London Mayor Sadiq Khan launched London Tech Week yesterday with a rallying call to make our capital the “world’s leading smart city”. But, amidst the innovative breakthroughs and headlines that pronounce how tech will make our lives one day and break them the next, it can be easy to forget that such a city has to be built around its people.
Last night, Centrica, the energy and services company invited leading names from the capital’s tech, innovation and digital ecosystems to discuss the future of our connected world, focusing on challenges faced by cities today and the role that technology and innovation can play in creating sustainable solutions. Together, guests agreed that no smart city can succeed without putting people first and every new device and service needs to have the end user in mind.
One of the guests remarked that the barriers to building sophisticated, connected cities continue to be lowered: “the information has always been there, but now we can store and make full sense of it”. Ambitious investment in information and communication systems means data can be exploited, and its potential unleashed, like never before.
As a result, Internet of Things (IoT) devices proliferate in cities: from traffic systems that provide real time alerts to drivers, to waste bins equipped with electronic fill sensors to alert for collection and cloud-based services that are ushering in the age of driverless vehicles. One estimate forecasts the number of IoT devices to grow to almost 31 billion worldwide by 2020 – twice as many as in 2015. One guest concluded: “with billions more connected devices and vast amounts of data generated and captured that we can process in an intelligent way, we can shape the future”.
Technology must serve the needs and wants of people. At Centrica our purpose is to satisfy the changing needs of the customer. We aim to be at the heart of our customers lives – central to helping them run their world.
As one guest said, “if you create tech and forget about the user case, it’s not worth it”. The technology behind smart cities of the future has to encourage inclusivity as much as it boosts efficiency and lowers cost for the end user; it needs to increase productivity but, equally, happiness. The human being must be at the centre of the city of the future: urban areas that are simpler, healthier, easier places for people to live and work. One guest was optimistic that such a future was in reach, “I’ve seen how entrepreneurs have taken technology and improved people’s lives in the cities by providing better education, healthcare and local services”.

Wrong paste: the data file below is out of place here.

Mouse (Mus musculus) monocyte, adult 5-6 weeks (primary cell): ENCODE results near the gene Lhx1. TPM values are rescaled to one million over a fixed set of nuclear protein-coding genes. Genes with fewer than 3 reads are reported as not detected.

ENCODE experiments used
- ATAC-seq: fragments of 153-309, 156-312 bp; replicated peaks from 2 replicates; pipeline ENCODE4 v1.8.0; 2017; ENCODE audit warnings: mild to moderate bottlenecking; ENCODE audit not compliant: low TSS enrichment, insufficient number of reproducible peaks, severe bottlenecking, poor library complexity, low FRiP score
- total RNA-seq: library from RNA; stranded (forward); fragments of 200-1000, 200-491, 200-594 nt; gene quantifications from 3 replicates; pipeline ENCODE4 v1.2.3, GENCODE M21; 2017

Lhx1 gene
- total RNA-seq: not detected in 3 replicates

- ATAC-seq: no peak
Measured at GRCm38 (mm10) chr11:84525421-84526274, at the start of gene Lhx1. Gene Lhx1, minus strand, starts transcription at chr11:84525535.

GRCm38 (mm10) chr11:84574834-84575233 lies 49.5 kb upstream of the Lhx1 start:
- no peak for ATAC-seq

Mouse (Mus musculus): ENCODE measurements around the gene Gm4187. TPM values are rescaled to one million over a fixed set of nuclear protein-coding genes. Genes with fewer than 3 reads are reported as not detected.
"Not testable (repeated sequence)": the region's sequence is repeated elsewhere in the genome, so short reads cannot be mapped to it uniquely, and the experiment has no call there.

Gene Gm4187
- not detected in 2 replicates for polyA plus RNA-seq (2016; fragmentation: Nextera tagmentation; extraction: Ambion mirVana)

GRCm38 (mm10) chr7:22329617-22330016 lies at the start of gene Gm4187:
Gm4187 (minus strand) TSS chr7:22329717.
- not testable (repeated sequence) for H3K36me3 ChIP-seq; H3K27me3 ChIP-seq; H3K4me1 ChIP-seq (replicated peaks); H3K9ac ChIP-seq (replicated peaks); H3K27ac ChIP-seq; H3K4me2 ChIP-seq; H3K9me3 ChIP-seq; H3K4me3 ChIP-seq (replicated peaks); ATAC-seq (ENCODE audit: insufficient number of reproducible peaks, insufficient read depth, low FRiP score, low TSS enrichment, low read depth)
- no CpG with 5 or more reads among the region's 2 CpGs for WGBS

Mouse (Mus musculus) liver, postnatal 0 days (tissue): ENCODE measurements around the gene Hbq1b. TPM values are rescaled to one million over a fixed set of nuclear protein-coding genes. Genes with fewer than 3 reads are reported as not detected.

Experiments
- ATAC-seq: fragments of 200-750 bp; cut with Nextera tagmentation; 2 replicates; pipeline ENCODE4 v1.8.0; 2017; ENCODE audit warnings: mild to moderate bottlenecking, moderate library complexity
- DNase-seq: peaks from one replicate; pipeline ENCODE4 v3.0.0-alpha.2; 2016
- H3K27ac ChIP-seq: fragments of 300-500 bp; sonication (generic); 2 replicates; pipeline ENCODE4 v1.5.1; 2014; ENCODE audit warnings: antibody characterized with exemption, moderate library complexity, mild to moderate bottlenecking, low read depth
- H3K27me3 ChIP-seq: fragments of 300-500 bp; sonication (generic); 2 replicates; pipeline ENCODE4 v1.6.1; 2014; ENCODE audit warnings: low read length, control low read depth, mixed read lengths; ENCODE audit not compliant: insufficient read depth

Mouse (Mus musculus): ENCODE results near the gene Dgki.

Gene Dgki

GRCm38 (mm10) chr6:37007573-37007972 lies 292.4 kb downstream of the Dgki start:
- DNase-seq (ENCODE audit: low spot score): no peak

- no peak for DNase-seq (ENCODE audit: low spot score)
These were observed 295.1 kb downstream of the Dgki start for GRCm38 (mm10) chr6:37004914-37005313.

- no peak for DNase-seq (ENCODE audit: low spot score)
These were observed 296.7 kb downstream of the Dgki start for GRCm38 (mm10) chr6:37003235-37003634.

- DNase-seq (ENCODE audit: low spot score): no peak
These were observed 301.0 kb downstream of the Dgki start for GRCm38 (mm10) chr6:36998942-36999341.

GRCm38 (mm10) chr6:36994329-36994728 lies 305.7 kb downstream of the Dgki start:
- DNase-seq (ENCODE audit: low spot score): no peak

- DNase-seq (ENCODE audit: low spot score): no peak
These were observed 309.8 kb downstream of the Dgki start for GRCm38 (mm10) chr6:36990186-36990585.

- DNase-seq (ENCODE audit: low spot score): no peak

Yet, the pace of change at which modern technology moves can create challenges. Indeed, recent history is littered with events that demonstrate how regulation has struggled to keep up with technology’s great leaps forward. As one guest put it, “By the time [a start-up] gets moving, it’s beyond the regulations and then the lawmakers are scrambling, trying to adapt to what the new business is doing”.
It is important that businesses and policymakers work together to build smart cities where innovation is neither stifled nor allowed to run riot. Leading entrepreneurial innovators like Bill Gates and Elon Musk, who recently spoke about the need to control artificial intelligence for the good of workers, show one approach to this issue.
Cities are economic, political and creative hotspots because of the people who choose to live there, not because of the tech that runs them. This will not change in the future, and it is what guides Centrica’s thinking in everything it does for the residential and business customer. Each new device and service must satisfy the changing needs of the customer, making future cities fit around those needs -not the other way around.
With such a vision at the front and centre of how we choose to live our lives, together we can build connected cities that provide better environments to everyone who calls them home.